Bahrainis Ask: How Come A Government That Has Long Clamped Down on Their Religious Freedoms Present Itself as An Emerging State of Coexistence?

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Another Friday brings streams of Bahrainis onto the streets to protest against the government’s normalization of ties with the apartheid Zionist regime, hoisting both Bahraini and Palestinian flags and posters reading ‘Down Down Israel’. Unlike in the UAE, opposition to normalization runs deep in Bahrain, and no end in sight for these protests against what the citizens widely deem as unconstitutional and unethical betrayal to the Palestinian righteous cause.

In recent years, Manama has banned the freedom of assembly, hence, any peaceful protest is harshly attacked by security forces. In the wake of the 2011 peaceful uprising, the government arbitrarily detained thousands of dissidents and stripped hundreds of their citizenship over fabricated charges of “terrorism”. It has further dissolved the two main opposition groups Al-Wefaq and Waad, also over allegations linked to “terrorism.”

These steps seem to have been taken by the authorities to pave the way to what is widely denounced by a plethora of Bahrain’s elites, academics, intellectuals, journalists, and ordinary citizens. Meanwhile, whoever dares to critique the government’s approach is nothing but a “terrorist colluding with foreign agencies to topple the regime.” This is how totalitarian governments safeguard their thrones, by tyranny, reprisal, and political bureaucracy.

This is the same explicit reason behind holding the opposition leaders behind bars and silencing them. In his plea before the court in 2015,  Al-Wefaq National Islamic Society Secretary General, currently serving a life sentence in the notorious Jaw Central Prison, Sheikh Ali Salman stated: “I am with reforming the regime to become a constitutional monarchy. I have never called for the downfall of the regime nor sought to do so.” He further reiterated that he will continue with his peaceful struggle until freedom and equality are maintained.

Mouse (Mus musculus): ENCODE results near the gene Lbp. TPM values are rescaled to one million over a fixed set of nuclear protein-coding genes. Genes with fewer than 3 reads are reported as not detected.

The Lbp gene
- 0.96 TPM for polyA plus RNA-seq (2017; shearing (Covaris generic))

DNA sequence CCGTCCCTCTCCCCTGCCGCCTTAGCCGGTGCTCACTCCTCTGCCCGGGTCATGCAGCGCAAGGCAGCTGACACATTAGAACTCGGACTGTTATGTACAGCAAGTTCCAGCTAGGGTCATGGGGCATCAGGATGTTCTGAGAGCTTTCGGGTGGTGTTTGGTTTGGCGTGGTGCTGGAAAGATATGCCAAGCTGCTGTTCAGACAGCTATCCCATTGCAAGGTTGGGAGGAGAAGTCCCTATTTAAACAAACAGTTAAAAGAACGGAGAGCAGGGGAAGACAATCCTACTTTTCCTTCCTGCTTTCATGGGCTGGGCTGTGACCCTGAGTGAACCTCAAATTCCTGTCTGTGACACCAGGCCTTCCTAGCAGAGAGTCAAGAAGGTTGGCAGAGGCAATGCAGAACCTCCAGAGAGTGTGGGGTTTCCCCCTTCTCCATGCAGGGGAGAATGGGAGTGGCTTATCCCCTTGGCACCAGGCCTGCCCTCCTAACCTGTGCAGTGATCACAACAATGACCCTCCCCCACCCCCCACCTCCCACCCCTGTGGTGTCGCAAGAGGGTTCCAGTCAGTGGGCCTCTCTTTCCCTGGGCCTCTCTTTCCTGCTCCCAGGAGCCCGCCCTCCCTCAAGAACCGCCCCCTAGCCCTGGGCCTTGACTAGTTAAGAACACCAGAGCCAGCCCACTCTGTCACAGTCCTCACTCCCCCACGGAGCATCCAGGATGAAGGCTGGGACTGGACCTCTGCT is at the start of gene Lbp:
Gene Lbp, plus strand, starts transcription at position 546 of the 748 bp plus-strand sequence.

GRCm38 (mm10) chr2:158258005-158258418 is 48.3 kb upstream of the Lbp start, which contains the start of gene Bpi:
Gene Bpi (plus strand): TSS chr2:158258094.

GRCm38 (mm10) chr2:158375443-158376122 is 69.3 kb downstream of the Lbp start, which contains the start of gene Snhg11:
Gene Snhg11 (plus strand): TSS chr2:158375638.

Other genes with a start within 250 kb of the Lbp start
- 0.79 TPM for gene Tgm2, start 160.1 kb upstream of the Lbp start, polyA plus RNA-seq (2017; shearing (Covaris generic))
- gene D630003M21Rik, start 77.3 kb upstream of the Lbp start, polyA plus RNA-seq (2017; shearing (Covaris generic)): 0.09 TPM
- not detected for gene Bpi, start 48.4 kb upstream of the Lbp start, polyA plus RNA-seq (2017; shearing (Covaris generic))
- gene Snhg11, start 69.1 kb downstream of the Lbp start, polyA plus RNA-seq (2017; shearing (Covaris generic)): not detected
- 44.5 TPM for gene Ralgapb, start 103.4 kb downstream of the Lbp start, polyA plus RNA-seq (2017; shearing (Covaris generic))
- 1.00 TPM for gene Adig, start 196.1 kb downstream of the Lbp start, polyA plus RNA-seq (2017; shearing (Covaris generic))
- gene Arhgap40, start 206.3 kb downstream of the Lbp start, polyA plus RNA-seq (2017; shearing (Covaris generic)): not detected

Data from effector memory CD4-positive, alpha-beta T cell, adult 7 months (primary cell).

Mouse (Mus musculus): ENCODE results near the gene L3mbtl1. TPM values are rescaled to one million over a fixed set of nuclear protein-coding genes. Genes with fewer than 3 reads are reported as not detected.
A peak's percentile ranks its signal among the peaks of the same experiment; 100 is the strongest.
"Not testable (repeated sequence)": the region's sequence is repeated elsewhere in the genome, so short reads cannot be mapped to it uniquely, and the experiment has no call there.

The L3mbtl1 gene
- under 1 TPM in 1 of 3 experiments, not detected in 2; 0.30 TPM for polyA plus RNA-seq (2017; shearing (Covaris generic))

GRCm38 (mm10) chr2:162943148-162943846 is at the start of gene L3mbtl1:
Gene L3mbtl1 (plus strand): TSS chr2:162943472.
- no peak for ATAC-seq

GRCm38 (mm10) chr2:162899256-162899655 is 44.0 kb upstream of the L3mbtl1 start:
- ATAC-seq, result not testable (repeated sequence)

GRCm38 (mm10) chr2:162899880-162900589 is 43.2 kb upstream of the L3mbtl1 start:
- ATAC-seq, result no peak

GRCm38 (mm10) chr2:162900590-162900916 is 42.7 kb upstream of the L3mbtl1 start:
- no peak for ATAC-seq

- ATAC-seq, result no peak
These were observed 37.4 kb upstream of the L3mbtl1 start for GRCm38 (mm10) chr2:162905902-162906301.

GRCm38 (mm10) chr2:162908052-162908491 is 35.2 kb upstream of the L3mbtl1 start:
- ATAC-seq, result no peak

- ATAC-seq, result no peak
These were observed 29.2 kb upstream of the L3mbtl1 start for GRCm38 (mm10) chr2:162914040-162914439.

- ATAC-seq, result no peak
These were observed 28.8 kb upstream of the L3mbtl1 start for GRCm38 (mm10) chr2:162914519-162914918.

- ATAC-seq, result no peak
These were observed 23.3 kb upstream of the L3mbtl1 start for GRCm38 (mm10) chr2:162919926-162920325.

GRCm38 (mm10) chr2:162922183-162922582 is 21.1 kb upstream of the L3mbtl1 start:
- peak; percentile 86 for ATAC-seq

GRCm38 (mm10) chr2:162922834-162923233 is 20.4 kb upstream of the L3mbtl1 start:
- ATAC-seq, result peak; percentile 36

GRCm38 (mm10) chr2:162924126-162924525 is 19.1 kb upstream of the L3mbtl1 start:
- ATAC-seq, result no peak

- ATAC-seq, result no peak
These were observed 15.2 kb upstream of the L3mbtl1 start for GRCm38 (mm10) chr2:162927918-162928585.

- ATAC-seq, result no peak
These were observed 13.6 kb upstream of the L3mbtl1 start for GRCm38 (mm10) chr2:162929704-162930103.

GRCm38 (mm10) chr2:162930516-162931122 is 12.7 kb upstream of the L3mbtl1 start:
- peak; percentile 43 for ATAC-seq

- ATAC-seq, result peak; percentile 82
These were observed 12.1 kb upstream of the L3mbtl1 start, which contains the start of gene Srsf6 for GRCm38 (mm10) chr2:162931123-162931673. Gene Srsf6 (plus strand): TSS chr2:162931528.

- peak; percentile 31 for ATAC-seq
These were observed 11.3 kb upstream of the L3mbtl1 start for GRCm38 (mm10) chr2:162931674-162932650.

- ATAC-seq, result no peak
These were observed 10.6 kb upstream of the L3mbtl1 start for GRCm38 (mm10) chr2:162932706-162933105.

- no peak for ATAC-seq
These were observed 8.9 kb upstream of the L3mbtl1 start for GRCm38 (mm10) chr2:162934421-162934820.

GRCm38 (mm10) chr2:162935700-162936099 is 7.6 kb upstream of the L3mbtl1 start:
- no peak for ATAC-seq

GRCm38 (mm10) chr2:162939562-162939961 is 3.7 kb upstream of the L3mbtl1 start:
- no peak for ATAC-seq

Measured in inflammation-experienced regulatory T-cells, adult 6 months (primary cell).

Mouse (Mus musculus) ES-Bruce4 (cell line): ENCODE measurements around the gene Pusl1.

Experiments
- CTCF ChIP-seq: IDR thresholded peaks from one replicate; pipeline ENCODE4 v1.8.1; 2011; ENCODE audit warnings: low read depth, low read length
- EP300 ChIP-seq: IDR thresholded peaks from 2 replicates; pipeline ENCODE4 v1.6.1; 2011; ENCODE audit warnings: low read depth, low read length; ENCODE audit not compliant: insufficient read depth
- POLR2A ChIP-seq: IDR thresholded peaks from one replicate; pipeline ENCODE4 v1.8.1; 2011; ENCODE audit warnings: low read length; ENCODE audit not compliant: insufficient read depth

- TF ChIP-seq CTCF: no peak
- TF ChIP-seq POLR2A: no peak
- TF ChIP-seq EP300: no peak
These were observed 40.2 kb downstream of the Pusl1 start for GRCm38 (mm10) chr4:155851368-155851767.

However, the Bahraini government is not amenable to harmonious change nor does it tolerate change. It is inherently anti‐democratic and fosters the culture of totalitarianism at the expense of political freedoms. The irony is that Manama guarantees many privileges to foreign nationals yet suppresses the political expression of the indigenous citizens who happen to be Shiite Muslims. Along with scores of other citizens from different backgrounds, they have vehemently opposed bolstering ties with the Zionists. Those wonder how come a government that has long clamped down on their religious rights would present itself as an emerging state of coexistence and pluralism. Wasn’t it necessary that the government tolerate its own nation before allegedly embracing the Tel Aviv regime, which alone has never ever been an emblem of coexistence?

Whatever steps taken by it remain illegal and unconstitutional. Accordingly, the established ties with Tel Aviv are beyond the popular consensus. The people of Bahrain have never authorized the government, which claims to foster freedoms, to take such a defining considerate step. The intolerant government well-comprehends the Bahrainis’ national consensus on the rejection of normalization and that its citizens, from both the right and the left wings, are committed towards the Palestinian cause dubbed as their “first central cause”.